Thought-Factory.net Philosophical Conversations Public Opinion philosophy.com Junk for code
parliament house.gif
RECENT ENTRIES
SEARCH
ARCHIVES
Commentary
Media
Think Tanks
Oz Blogs
Economic Blogs
Foreign Policy Blogs
International Blogs
Media Blogs
South Australian Weblogs
Economic Resources
Environment Links
Political Resources
Cartoons
South Australian Links
Other
www.thought-factory.net
"...public opinion deserves to be respected as well as despised" G.W.F. Hegel, 'Philosophy of Right'

Canberra Watch: water « Previous | |Next »
January 25, 2007

I see that the Howard Government has started shaping up for a federal election with a cabinet rehuffle that makes Malcolm Turnbull Czar of water and environment, or a water supremo. The next step was a Big Plan to seize control of the water debate and take the governance of water from the states. This centralisation of power is a strategy designed to sideline Rudd's earlier ALP initiatives for a water summit, drawing together all State and Territory leaders to have a summit.

WaterLA.jpg
Sean Leahy

Water is now definitely on the political and political agenda, and Howard's action plan indicates that climate change is now centre stage politically speaking. Howard and Co did need to claw back lost ground and reconnect with the shift in public opinion on climate change. Does that mean the Nationals will be sidelined on water?

They have resisted water reform, put a stop to the commonwealth government buying back overallocated water licences, and limited water reform in the form of claw back from efficiency gains. The viability of the irrigation districts is what is paramount for the Coalition. That leaves room for the ALP to move in the cities. What will the state premiers do now in their capital cities? How will they move beyond water restrictions?

Irrigated agriculture, such as cotton and rice, does need to start making the shift out of the southern Murray-Darling Basin to northern Australia. Though this is being considered by the Howard Government, its Big Plan involves $1.5 billion is going to promote more efficient water use on farms, the nation's biggest consumers of water. Around $6 billion is being used to modernise irrigation infrastructure to improve structures like pipes and channels in a project aimed at saving 3000 gigalitres of water a year.

What happens to that saved water? How much of that goes back to irrigators? How much goes to environmental flows? The proposal is to spend $6 billion on efficiency improvements aims t:o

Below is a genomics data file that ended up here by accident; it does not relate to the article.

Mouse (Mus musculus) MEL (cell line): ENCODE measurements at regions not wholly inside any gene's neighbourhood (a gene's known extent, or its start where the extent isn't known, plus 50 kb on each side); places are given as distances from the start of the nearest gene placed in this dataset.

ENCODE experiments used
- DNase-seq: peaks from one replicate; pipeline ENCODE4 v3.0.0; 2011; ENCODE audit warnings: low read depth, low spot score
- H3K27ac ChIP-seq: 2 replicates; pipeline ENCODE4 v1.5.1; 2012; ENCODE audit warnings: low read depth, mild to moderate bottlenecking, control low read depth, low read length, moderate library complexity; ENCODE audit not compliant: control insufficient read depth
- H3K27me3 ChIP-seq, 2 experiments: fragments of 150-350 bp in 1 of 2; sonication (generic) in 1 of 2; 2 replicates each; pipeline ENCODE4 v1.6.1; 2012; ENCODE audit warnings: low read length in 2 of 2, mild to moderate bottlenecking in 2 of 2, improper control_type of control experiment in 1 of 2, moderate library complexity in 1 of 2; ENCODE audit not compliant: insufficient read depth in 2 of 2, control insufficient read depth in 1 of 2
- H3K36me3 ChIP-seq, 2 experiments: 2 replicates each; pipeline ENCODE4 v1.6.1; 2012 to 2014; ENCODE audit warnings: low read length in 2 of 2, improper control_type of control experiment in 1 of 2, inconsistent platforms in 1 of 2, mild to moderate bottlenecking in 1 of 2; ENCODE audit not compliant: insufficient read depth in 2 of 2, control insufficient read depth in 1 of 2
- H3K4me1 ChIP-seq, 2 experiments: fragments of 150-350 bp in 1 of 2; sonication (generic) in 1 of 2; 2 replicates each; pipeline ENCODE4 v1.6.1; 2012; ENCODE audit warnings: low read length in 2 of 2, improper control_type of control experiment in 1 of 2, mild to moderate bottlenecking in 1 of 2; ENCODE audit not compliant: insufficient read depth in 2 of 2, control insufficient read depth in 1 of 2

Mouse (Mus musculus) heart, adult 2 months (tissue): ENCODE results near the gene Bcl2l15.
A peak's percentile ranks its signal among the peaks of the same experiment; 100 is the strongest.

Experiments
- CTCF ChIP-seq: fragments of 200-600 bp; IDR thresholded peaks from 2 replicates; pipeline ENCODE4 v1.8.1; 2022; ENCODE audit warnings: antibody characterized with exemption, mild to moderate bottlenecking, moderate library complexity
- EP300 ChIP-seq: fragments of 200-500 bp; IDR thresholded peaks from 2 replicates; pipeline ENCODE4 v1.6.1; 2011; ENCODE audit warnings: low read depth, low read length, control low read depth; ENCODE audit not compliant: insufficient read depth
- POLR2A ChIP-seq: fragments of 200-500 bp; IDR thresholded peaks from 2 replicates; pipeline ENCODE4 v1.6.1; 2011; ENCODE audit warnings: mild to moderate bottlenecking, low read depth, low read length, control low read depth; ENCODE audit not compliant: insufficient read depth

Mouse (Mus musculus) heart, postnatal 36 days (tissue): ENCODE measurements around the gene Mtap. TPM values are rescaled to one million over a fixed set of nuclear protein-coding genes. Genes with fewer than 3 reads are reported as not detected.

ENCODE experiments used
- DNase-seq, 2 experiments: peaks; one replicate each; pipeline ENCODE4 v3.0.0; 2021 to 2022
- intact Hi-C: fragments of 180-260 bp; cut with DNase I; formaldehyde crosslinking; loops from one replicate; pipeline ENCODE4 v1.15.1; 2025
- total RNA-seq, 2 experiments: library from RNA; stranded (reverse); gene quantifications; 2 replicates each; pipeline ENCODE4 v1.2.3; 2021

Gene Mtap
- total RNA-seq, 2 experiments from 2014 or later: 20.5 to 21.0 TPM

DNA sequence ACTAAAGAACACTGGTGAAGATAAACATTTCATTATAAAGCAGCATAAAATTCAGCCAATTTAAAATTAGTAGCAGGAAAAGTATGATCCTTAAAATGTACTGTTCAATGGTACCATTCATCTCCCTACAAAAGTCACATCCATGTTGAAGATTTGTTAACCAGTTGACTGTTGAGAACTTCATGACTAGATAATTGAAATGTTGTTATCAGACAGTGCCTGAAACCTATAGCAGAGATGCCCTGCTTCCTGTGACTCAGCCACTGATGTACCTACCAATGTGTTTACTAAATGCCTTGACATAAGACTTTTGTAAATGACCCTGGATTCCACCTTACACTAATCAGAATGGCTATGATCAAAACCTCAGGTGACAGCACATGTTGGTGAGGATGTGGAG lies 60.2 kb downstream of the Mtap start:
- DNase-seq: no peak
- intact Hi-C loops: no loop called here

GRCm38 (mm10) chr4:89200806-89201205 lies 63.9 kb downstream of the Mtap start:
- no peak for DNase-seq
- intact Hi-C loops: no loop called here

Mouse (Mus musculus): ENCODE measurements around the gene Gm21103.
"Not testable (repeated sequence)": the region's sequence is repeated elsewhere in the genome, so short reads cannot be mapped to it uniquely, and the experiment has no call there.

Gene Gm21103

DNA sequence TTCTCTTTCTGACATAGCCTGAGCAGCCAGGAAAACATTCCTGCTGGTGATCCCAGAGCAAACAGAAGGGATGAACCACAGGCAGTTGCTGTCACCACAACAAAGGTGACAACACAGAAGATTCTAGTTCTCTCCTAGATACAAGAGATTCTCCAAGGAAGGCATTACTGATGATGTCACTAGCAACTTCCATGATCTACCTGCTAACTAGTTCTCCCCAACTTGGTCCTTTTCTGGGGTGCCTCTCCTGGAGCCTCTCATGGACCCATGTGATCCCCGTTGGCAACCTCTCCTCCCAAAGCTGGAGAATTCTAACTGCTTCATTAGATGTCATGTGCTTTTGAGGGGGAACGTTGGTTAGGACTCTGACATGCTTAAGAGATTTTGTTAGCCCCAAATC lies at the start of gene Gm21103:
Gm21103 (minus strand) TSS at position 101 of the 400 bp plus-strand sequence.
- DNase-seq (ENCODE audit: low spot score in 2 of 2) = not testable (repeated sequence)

achieve efficiency gains of around 25 per cent of total irrigation water use. This programme will generate water savings of over 3,000 GL per year, with over 2,500 GL per year saved in the MDB. Water savings will be shared 50 per cent with irrigators to help meet the challenge of declining water availability, and 50 per cent to address over-allocation and sustain river health.

So the implied return of water to the Murray-Darling Basin is around 1250 GL, which is close to the 1500 GL recommended by the Living Murray program as the minimum needed for sustainability. What is the time frame for this ambitious project?

What is less noticed, but of crucial importance, is that $3 billion is explicitly being used to help ease farmers off the land and to buy back water licences as farms are sold. So we have broken with the state's evasion of restoring environmental flows to the Murray-Darling Basin's rivers by buying back the over-allocation of water licences. Howard's $10 billion plan depends upon the governance arrangements for the basin are put on a proper national footing-- ie., all relevant state and territory leaders will have refer to the Commonwealth their powers of water management within the Murray-Darling Basin.

How will the ALP states approach federalism now. The federal ALP has always been deeply centralist. Will the ALP states give Canberra their control over water, only to see water policy continue to be along the lines of the Nationals---protecting irrigated agriculture and keeping the Murray-Darling Basin's rivers as irrigation channels? Isn't that the current practice of the states? If the Coalition is politically beholden to the cotton industry and the rice industry and the upstream irrigators are in control of water, then what will SA do?

Should the federal ALP respond by placing the emphasis on water reform in the capital cities, couple it to an increase in environmental flows by buying back water licences from the cotton and the rice industry, and encouraged the cotton and the rice industry to shift to northern Australia?

Then again, Howard could well be very serious in addressing the crisis in the Murray-Darling Basin and more than willing to sideline the Nationals. Maybe.

| Posted by Gary Sauer-Thompson at 11:19 AM | | Comments (0)
Comments
 
Post a comment

(If you haven't left a comment here before, you may need to be approved by the site owner before your comment will appear. Until then, it won't appear on the entry. Thanks for waiting.)

Name:
Email Address:
URL:
Remember personal info?
Comments: (you may use HTML tags for style)